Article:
It’s no accident that, before receiving their certificates, the 59 local Catholics who graduated from the Kino Institute joined Auxiliary Bishop Eduardo Nevares for the Holy Sacrifice of the Mass.
Prayer and the sacraments are an integral part of the education offered at the Kino Institute. So is service.
“You have been armed to be servants to God and His people,” Bishop Nevares said in his May 31 homily on the Feast of the Annunciation.
“We see the first servant of the Lord in our Blessed Mother,” he said. “She, while bearing the Son of God, wanted to serve… Mary became a servant of the Lord because she had a personal encounter with God.”
The bishop called on Kino graduates to go forth, “full of joy, like Mary,” and share what they’d learned with others.
Daniel Christensen, a graduate of the English-language program, found Kino spiritually fulfilling and is getting involved with adoration at his home parish, All Saints in Mesa.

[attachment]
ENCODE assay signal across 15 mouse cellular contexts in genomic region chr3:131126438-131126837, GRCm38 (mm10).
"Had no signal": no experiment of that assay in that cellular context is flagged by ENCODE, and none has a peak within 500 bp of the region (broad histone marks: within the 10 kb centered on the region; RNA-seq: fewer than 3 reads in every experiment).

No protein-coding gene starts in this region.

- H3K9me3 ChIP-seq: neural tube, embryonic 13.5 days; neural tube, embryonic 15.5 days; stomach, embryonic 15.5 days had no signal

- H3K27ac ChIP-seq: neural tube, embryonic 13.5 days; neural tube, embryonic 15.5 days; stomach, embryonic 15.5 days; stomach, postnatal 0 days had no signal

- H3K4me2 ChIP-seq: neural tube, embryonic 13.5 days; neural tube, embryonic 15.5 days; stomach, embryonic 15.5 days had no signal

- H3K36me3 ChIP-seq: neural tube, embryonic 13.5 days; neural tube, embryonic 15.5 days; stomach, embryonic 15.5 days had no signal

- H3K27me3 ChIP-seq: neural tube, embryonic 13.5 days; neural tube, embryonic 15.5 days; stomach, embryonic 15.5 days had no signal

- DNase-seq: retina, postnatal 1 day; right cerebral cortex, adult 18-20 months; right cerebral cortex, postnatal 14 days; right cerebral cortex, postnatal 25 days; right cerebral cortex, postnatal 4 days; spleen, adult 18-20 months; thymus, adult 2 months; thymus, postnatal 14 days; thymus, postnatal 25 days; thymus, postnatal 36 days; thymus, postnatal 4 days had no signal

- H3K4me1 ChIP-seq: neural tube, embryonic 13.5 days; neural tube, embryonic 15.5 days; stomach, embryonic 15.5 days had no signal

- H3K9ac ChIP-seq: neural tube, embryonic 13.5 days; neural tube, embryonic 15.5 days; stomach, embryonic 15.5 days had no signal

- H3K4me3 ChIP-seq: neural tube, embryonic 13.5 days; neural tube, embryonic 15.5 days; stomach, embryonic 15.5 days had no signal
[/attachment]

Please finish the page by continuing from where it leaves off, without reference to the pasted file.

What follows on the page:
His classmate John Deg, director of married life ministry at Corpus Christi Parish, hopes to apply many aspects of the Kino program at work. He noted, in particular, his understanding of Salvation history and the Theology of the Body.
“It was a fabulous two years of growing in my faith,” he said.
For Rita Laguna, who directs the religious education program at St. Theresa Parish, Kino solidified her knowledge, “filling in missing pieces.”
“It was hard work, but I enjoyed it,” she said.
Juan Rizo, a parishioner at Blessed Sacrament in Tolleson and a graduate from the Spanish-language program, said it was the first time he’d graduated from anything.
“At times I thought I wouldn’t be able to finish this,” he said. “What I have in my heart is that I couldn’t have done this were it not the path God had chosen.”
He vowed to share all that he learned with others.